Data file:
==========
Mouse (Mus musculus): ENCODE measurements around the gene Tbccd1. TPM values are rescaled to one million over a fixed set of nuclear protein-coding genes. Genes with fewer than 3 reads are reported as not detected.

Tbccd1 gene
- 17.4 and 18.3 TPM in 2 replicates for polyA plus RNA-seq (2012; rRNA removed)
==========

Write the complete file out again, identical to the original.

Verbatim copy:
Mouse (Mus musculus): ENCODE measurements around the gene Tbccd1. TPM values are rescaled to one million over a fixed set of nuclear protein-coding genes. Genes with fewer than 3 reads are reported as not detected.

Tbccd1 gene
- 17.4 and 18.3 TPM in 2 replicates for polyA plus RNA-seq (2012; rRNA removed)